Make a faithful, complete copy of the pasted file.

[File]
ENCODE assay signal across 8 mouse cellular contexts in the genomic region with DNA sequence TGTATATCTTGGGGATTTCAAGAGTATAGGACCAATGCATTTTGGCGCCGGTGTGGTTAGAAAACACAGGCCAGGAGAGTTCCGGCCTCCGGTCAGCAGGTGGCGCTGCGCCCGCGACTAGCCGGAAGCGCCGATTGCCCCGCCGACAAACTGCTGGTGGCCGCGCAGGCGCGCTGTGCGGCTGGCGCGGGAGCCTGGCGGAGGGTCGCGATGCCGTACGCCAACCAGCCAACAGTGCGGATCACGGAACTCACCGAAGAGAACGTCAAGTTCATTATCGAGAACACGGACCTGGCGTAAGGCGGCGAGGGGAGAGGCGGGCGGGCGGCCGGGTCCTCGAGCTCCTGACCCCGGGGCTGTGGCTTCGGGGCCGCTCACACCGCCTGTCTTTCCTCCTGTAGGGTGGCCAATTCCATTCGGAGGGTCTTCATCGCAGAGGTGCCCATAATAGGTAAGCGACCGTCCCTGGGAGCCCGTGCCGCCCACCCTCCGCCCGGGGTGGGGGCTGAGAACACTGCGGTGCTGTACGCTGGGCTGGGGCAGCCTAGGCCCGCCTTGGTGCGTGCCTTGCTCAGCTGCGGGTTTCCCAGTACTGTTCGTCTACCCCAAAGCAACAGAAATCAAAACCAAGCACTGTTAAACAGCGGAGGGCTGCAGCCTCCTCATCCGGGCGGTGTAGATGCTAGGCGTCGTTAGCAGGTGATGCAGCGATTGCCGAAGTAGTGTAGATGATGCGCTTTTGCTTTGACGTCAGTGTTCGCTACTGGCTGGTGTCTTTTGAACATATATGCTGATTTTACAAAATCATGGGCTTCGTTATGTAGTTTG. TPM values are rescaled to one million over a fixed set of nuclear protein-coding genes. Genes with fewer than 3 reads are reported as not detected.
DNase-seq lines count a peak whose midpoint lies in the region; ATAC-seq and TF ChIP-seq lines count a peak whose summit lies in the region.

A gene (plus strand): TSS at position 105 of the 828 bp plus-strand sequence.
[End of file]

ENCODE assay signal across 8 mouse cellular contexts in the genomic region with DNA sequence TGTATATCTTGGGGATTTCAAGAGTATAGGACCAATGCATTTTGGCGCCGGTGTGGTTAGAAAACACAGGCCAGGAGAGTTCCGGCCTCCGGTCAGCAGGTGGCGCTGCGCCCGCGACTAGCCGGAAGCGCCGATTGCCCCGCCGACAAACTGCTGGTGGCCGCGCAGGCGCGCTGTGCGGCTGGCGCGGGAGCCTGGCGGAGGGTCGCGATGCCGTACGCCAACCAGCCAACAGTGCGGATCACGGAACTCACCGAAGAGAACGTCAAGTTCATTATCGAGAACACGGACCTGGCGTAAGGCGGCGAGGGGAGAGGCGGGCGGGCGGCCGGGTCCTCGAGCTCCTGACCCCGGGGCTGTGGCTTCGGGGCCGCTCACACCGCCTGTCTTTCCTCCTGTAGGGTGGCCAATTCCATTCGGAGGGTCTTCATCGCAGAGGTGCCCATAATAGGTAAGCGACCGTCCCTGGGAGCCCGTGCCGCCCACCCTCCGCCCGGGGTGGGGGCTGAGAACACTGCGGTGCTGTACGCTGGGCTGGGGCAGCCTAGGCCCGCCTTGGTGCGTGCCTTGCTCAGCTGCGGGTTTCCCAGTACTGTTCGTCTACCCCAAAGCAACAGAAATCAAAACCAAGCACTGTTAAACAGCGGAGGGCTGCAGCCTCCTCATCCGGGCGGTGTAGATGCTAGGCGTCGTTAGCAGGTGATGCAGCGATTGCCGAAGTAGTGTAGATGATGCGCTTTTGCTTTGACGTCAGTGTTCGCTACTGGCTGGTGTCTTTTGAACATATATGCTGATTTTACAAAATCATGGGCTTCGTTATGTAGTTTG. TPM values are rescaled to one million over a fixed set of nuclear protein-coding genes. Genes with fewer than 3 reads are reported as not detected.
DNase-seq lines count a peak whose midpoint lies in the region; ATAC-seq and TF ChIP-seq lines count a peak whose summit lies in the region.

A gene (plus strand): TSS at position 105 of the 828 bp plus-strand sequence.